To create, you must escape the din of your conscious mind—the distracting rattle and hum of consciousness—and go to a deeper, calmer and quieter place of pure experience and productive concentration.
My students know the benefits of doing all inner work from within their Safe and Secret Place or Safe and Sacred Place, and that self-hypnosis—unlike its kinfolk mindfulness and meditation—is productive concentration. The creativity zone exists there.
You must dip into your inner primordial soup and ladle out the fresh essential ingredients of ideas—pouring off the clichés, the overused and the stale. New ideas must be held, nurtured and allowed to fully develop, then acted upon.
To begin working in your creativity zone you may wish to first create a new exclusive area in your Safe and Secret Place from which to receive creative ideas. Then once in self-hypnosis it’s a matter of being quiet with the intent of generating ideas. At first there may be a stream of clichés or notions of previous work or ideas. Just allow those to pass through without taking any action unless there is a notable twist to the idea. Often times the subconscious will offer up familiar things first as they are the easiest to summon and for you to recognize. When that happens just filter those things out, let them go. Your apparent indifference will signal to your subconscious that it has to dig deeper, which it will. Just maintain the expectation of going deeper for meaningful ideas and they will come.
This is an intuitive process. You will know when an interesting idea passes through—and when it does, hold onto it. Do not let it dissolve into darkness. Explore that promising idea, then take it to the development area of your Safe and Secret Place. Flesh it out, roll it around in your mind and see it from different sides, hear it over and over a few times, give it a moment to harden into something more permanent and durable than its birth form as a wisp of a shadow on the wind. You must dwell with it, devoting time, to give it permanence. Only then can you secure it, preserve it and save it for later consideration after your session.
From time to time everyone experiences a quiet period when their subconscious does not produce new ideas on demand during the session. This is a normal occurrence and happens for a variety of reasons. The subconscious may be reluctant to offer up anything new, it may be tired and needs to rest or perhaps it has not had enough artistic education to draw upon to meet your expectations. If nothing new presents itself during your time in the Safe and Secret Place do not give up. Enjoy the other benefits of your Safe and Secret Place but before ending your session, tell yourself to continue retrieving ideas after the session and to present them to you when it is appropriate to do so. You will recognize the new idea when it emerges and then be able to make a mental note to further develop and explore it in a later session. If circumstances permit—and this is the best way to hold onto a new idea—go into self-hypnosis immediately to explore the idea right at that moment.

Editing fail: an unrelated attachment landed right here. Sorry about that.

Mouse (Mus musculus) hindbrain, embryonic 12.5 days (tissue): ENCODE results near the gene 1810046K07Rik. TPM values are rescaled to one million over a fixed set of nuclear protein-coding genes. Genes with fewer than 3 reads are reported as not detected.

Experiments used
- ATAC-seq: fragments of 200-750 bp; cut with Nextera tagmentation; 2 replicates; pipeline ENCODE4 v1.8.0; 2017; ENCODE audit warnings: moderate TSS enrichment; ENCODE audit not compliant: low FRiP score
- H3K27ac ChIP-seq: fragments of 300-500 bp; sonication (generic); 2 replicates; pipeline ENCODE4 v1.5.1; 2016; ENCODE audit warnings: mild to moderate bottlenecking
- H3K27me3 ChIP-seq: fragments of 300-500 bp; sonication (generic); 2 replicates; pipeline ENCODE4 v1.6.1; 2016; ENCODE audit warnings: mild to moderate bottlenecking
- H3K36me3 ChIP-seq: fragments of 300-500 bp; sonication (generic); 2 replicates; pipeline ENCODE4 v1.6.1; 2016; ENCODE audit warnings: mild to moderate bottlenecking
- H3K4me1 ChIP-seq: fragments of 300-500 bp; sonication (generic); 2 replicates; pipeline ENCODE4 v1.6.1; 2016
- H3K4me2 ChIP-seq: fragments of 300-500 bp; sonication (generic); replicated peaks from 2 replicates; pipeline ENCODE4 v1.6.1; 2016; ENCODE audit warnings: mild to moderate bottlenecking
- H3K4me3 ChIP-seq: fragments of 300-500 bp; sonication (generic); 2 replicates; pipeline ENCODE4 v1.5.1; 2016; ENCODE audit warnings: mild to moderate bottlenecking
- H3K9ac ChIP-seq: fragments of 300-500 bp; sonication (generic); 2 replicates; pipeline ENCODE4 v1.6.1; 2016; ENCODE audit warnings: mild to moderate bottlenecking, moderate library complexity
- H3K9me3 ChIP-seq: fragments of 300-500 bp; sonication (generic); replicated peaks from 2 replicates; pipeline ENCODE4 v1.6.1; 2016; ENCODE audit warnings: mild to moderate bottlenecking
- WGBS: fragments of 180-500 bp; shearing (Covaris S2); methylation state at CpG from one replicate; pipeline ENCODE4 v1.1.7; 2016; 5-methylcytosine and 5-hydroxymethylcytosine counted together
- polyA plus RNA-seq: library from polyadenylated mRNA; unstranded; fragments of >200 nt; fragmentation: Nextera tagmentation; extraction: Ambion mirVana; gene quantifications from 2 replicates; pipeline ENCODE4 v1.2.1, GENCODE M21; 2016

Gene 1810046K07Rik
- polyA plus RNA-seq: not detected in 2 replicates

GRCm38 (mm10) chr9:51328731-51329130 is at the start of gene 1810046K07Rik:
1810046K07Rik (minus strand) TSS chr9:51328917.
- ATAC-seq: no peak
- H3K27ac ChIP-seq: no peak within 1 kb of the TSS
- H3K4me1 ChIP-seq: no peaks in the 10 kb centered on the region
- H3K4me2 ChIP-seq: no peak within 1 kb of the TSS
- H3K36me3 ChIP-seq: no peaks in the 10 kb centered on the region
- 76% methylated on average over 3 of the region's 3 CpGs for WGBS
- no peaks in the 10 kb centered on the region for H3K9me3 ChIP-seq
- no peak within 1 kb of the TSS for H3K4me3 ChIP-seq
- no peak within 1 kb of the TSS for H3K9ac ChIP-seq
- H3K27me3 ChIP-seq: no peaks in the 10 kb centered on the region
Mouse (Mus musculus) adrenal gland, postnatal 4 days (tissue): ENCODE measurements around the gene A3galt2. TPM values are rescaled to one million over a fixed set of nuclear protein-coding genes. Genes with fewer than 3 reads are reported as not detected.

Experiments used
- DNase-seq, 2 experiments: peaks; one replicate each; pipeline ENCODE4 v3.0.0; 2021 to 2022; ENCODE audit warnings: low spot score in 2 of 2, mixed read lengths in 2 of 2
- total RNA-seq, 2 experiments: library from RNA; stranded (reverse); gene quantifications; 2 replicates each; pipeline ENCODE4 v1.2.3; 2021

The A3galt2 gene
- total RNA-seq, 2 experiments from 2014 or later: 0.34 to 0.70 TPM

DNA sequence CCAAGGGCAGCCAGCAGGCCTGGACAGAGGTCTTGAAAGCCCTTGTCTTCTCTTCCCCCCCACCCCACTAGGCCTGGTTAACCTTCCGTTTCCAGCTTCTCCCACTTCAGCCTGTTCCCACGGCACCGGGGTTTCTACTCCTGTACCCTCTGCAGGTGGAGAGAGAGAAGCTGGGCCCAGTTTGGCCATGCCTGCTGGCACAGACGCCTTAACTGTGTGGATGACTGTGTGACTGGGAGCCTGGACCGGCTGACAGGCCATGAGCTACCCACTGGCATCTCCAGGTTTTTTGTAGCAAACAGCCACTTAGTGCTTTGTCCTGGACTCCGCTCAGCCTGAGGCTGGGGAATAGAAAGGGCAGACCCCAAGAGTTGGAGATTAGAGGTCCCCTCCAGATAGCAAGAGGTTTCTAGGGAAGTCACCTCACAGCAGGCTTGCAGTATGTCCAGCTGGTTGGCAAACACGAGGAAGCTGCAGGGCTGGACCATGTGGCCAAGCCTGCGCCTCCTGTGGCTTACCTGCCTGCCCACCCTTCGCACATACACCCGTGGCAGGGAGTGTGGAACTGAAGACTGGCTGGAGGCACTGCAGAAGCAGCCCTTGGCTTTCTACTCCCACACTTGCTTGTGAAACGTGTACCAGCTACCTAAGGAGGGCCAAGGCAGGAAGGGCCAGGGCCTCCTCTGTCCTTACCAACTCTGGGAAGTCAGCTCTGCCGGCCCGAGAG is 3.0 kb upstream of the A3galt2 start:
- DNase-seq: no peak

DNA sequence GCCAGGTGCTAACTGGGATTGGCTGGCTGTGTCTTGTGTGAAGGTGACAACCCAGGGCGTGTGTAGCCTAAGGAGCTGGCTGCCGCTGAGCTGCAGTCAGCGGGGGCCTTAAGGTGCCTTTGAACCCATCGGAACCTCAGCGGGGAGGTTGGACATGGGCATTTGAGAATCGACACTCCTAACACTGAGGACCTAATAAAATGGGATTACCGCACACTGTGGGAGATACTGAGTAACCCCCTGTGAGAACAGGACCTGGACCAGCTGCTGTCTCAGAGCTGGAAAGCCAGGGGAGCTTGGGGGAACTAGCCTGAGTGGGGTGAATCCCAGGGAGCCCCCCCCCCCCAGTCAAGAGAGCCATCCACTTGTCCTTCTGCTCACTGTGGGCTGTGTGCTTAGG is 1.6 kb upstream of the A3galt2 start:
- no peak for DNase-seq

Most of this was written from the creativity zone. I put myself into self-hypnosis, then told myself that I would open my eyes and remain in self-hypnosis while I wrote this piece. (Reading and writing by their nature are hypnotic.) I also told myself that I would delay criticizing what I was writing until a later writing session. I just wrote whatever occurred to me. Editing would take place at another time when it was appropriate, but for that time writing was the goal. This had an interesting effect. As I wrote I found myself moving between different aspects of the composition—abandoning the topic I was just writing to write about something else and then returning to finish the previous thought line. All of this was done without criticizing the content or the process. Well, except for occasionally changing my choice of words as I went along.
This technique is for advanced practitioners of self-hypnosis, or those who have learned open-eye self-hypnosis with a hypnotist.